English 43: Introduction to New Media
Professor Aden Evens
Room: Dartmouth Hall 217
(10A) Tuesday and Thursday, 10am–11.50am
Office 12 Sanborn House Office Hrs. Mo 2pm–2.50pm or by appointment
603 646 9115
firstname.lastname@example.org Hinman Box 6032
This course considers the nature of new media, introducing students to the wide range of artifacts and practices associated with that term. We narrow our focus somewhat by concentrating primarily on philosophical issues surrounding new media, and especially on the role of the digital in new media. Class time includes regular short presentations by students, open discussion of readings, and occasional organized group activities. Student interest and expertise drives this class, so alterations and additions to the syllabus are welcome.
Two required texts are available at the bookstore. Other readings will be available on-line, accessible from the Blackboard site for this course.
Hubert Dreyfus, On the Internet
Martin Heidegger, The Question Concerning Technology, and Other Essays
Assignments and Grades
|Social Media Presentation||12|
A mid-term essay on software and a term paper on cyberculture are the two major writing assignments this term. Details will be provided as due dates approach, but the assignments are generally open-ended and not research-intensive. They are both academic essays, and the greatest demand they place on authors is to think creatively and critically. After classes end for the term, there is another written assignment due, a digital game review.
Social Media Presentations
Two-thirds of the way through the term, each student will offer a short formal presentation on an aspect of social or personal media.
By 11pm before each class meeting, each student must post a brief “reading response” in the Forums section of the Blackboard site. The response need be no more than a few sentences and it should include two things, something particularly interesting in the readings for the upcoming class and something baffling or hard to understand in the upcoming readings. Students are encouraged to respond to other postings, which is also a way of satisfying this requirement. The aim of the reading responses is both to help ensure that students actually do the reading and to give us a “head start” on our class discussion. These short posts will frequently be the triggers for class conversations. Reading responses must be submitted even when a student cannot attend class. Note that the Forum automatically timestamps posts; posts submitted after midnight will receive less credit.
As new media is an expansive category, this class leaves room for non-traditional and unorthodox responses to assignments. Any student who wishes to work on a project related to the course themes may petition the instructor to get credit for that work, possibly in lieu of an existing assignment. Any such plans should be discussed with the instructor in advance, as credit will not be assigned retroactively. While this option is intended to encourage unusual and innovative responses, the chief evaluative criteria will still apply: projects must be creative and critical to receive significant credit.
Students are required to participate actively in class and to do all the reading.
Course Policies and Student Responsibilities
This course features extensive reading. Texts are often dense, philosophical, technical, or otherwise challenging. Skimming will not generally be an effective strategy for completing the reading. Thus, students should be prepared to devote a significant amount of time to the readings, and reading assignments should be started well in advance of their discussion dates. Some texts will demand re-reading if they are to be understood with any subtlety and sophistication.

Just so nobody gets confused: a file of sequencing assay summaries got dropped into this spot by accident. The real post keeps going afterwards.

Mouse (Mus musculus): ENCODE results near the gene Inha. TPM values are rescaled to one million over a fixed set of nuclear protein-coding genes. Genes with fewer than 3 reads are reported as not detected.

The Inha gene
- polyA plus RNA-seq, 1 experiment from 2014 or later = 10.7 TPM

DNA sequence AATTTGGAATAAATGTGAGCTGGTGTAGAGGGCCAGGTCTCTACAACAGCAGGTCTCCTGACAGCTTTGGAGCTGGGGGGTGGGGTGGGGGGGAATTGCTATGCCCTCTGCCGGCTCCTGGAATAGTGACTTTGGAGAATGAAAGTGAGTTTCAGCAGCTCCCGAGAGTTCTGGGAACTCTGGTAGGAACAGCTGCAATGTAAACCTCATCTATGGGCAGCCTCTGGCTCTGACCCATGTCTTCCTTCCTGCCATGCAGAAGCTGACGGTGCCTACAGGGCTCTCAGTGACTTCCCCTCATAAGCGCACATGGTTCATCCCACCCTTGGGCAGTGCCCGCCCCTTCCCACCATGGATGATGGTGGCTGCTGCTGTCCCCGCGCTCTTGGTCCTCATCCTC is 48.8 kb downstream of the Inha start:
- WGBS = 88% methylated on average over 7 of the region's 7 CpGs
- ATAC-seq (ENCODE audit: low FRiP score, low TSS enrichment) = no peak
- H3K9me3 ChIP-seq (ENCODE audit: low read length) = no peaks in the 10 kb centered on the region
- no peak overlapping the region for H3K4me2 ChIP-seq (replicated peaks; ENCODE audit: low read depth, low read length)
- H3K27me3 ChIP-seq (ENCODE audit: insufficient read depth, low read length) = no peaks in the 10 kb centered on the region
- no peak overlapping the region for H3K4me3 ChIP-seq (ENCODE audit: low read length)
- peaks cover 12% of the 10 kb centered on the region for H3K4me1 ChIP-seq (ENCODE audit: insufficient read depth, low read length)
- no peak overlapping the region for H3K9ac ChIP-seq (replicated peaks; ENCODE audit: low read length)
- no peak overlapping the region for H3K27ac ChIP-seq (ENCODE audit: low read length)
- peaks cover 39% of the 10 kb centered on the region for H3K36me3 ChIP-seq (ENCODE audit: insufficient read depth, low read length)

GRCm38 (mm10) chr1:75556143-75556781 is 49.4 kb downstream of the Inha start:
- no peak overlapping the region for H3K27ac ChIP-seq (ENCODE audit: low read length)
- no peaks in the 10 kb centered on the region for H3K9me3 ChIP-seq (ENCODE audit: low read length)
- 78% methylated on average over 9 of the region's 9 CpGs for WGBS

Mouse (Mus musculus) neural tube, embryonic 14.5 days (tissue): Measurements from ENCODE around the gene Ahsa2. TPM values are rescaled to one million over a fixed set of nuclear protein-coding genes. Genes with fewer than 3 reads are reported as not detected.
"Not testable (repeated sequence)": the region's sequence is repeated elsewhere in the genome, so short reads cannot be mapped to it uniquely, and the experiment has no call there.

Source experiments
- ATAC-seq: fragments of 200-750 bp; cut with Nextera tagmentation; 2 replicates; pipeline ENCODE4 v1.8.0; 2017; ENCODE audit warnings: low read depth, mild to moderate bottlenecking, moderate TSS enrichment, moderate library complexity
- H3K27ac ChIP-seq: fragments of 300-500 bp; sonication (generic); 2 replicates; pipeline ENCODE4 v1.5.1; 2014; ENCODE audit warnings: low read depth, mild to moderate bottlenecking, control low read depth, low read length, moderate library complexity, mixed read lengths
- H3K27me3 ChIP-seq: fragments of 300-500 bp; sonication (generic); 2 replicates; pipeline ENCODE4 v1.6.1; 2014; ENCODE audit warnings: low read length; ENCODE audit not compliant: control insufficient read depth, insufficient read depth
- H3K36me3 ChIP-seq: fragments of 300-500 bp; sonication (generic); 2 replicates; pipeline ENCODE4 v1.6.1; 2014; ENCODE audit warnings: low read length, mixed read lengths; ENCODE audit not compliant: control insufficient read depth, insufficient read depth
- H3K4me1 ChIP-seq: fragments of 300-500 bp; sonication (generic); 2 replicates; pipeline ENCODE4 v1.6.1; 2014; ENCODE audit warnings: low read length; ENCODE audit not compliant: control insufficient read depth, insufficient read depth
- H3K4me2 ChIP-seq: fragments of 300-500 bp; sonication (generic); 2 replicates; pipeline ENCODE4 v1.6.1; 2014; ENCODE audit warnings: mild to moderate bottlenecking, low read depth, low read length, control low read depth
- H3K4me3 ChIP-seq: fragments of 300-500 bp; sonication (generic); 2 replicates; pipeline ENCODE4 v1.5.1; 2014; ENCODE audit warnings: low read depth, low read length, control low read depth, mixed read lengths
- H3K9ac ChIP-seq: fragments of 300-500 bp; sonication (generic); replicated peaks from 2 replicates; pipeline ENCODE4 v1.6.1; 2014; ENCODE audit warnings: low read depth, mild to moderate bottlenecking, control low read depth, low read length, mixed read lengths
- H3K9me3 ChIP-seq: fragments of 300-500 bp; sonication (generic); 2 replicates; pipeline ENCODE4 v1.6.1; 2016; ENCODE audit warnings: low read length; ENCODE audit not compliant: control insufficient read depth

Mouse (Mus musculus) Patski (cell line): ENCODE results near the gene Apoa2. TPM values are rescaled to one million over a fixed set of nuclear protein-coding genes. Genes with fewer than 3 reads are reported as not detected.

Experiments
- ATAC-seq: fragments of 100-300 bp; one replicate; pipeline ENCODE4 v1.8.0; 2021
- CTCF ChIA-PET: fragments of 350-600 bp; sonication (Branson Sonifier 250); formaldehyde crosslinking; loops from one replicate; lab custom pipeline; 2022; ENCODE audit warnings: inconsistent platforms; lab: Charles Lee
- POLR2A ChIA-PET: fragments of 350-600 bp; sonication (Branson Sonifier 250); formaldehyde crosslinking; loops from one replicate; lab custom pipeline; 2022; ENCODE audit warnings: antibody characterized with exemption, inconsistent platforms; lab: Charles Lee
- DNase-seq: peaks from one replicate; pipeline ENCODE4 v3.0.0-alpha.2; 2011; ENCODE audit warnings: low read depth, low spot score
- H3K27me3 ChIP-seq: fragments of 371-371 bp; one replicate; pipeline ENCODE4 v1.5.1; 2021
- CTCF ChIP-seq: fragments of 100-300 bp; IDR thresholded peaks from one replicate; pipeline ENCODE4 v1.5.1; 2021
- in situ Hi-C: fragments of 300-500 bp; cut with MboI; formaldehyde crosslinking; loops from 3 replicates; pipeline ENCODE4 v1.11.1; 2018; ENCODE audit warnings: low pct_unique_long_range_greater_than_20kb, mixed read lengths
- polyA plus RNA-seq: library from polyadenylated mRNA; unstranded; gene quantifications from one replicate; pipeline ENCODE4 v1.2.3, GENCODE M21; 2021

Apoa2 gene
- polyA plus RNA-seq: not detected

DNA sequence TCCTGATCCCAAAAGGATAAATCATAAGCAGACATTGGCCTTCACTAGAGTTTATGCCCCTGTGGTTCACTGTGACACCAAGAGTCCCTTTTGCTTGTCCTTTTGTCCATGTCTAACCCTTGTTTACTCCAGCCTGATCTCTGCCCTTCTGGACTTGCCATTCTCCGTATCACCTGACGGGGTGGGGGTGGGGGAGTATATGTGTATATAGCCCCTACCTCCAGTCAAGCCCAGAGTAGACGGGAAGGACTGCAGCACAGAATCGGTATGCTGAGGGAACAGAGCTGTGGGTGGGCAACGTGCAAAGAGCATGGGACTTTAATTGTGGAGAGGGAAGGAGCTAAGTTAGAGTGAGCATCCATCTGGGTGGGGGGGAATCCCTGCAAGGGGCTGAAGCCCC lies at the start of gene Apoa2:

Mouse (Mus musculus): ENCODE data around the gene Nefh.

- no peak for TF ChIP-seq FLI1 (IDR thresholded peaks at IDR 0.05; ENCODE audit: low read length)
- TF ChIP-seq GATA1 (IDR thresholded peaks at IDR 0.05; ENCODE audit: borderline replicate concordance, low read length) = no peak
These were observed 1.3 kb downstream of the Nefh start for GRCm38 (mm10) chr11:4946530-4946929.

Chief responsibility for conducting class discussion rests with students. The professor will serve as a facilitator of discussion, and may offer some lectures, but will mostly act as a participant and facilitator. Students should arrive at class prepared to offer comments, questions, arguments, interpretations, and other thoughtful reactions to the readings. Students are thus responsible for finding worthwhile discussion topics in the readings. The readings are intelligent and interesting, but it is up to each student to discover for herself or himself what makes those readings of particular interest. For the most part, readings do not so much present information as offer critical commentary, and students are expected to respond in kind.
Attendance: Each student may take three no-questions-asked absences from class. These should be used for unavoidable conflicts such as illness or a family emergency. A fourth absence and subsequent absences will have possibly significant consequences for the final course grade, regardless of excuse. That is, a student who, even for good reason, fails to attend most classes will not really have taken the course and her grade will reflect it. At the professor’s discretion, a student with six or more absences may fail the class regardless of paper grades and other factors.
Barring unexpected circumstances, this class will not meet during x-hour.
The course is not organized into formal units, but instead proceeds from topic to topic on a weekly or even daily basis. Assignments punctuate this progress, and classes leading up to a significant due date will usually coalesce around topics related to the assignment coming due.
This schedule is subject to modification and provides a rough idea of when the major assignments are to be submitted. The most accurate and up-to-date schedule of readings and assignments is on the Canvas site for this class.
The syllabus page shows a table-oriented view of the course schedule, and the basics of course grading. You can add any other comments, notes, or thoughts you have about the course structure, course policies or anything else.
To add some comments, click the "Edit" link at the top.